The heartbreak with our #3, our son Ayocoyani
August 2016, Brian comes home one night with a pack of pregnancy tests asking me to take one. I refused and laughed, I wasn’t pregnant. He told me he could feel it and that I need to take a test. A few minutes later... a positive!!!
I don’t know how he knew or felt it but he was right. I hadn’t skipped a moon yet either. He just knew!! I was a little anxious since the girls were so close in age... was I ready for Baby #3?!?!
Early on, I knew the calls I had to make with the doctors. I knew I needed to see a specialist and start on medication ASAP! I made my appointments and didn’t get to see a specialist until I was 10 weeks. I wasn’t given insulin until I was 14 weeks which I knew wasn’t good. I had to advocate for myself with the doctor team who I had with Quizani and it wasn’t feeling right.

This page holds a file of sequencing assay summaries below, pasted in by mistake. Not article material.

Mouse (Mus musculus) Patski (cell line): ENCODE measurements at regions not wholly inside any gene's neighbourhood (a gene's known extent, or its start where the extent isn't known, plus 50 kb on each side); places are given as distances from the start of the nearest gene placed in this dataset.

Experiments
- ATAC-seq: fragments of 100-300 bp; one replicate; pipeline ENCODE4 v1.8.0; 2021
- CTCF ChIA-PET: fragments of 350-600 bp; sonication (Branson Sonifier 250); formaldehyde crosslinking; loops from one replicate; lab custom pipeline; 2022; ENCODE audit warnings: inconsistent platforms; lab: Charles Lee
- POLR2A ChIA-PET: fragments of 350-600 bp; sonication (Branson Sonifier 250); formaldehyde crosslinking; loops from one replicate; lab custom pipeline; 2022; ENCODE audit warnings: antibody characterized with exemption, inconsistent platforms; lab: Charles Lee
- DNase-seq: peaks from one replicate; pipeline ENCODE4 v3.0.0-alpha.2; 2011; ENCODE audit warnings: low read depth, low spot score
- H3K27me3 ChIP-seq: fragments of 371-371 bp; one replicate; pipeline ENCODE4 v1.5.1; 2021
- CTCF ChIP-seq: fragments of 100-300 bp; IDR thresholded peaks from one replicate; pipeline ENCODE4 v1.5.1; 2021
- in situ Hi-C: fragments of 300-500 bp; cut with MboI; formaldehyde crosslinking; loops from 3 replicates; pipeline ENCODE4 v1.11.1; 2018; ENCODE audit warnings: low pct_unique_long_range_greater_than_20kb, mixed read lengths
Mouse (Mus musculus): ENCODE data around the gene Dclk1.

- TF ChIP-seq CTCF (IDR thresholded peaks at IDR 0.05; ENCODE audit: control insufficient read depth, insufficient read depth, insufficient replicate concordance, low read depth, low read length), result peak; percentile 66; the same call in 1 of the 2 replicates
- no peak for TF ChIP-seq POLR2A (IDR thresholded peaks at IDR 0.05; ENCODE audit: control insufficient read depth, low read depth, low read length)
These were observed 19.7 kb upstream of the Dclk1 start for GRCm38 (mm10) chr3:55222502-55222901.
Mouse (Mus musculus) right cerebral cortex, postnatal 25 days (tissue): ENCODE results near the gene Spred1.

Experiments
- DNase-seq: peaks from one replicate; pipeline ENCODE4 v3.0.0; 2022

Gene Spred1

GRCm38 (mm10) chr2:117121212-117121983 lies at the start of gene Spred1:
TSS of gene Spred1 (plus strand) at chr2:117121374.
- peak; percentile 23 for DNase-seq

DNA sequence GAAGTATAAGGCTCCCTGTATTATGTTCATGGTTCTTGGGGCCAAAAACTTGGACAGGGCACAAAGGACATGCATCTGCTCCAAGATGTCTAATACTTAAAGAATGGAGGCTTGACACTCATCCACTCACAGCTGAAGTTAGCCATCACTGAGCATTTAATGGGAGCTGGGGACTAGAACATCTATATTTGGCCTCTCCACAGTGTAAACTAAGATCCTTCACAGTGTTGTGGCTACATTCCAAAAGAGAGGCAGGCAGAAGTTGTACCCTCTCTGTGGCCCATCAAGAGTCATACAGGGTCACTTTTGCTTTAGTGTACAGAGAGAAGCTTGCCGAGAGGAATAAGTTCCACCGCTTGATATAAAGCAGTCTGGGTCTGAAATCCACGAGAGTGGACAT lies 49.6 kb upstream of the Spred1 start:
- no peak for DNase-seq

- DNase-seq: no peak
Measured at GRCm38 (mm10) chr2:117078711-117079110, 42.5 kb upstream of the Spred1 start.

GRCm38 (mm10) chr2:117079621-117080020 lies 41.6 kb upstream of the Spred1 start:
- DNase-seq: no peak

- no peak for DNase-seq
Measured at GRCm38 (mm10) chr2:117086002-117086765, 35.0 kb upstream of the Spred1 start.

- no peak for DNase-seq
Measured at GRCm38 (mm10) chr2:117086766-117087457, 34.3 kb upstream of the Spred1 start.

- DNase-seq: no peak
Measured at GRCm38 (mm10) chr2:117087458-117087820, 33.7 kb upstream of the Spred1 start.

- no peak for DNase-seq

I was scheduled for an ultrasound on December 2nd. We took the girls with us since we were going to find out the gender that day. I was 16 weeks.
As soon as the ultrasound tech started, my heart dropped.... I knew and said out loud, “there’s no heart beat!!” The tech looked surprised and slowly made her way to confirm. There was no longer a heart beat. She apologized and left the room. That’s when I knew, he was a boy. I felt him then and knew that so far the pregnancy had been so different for me physically that I never felt pregnant... I didn’t feel anything and now it all made sense.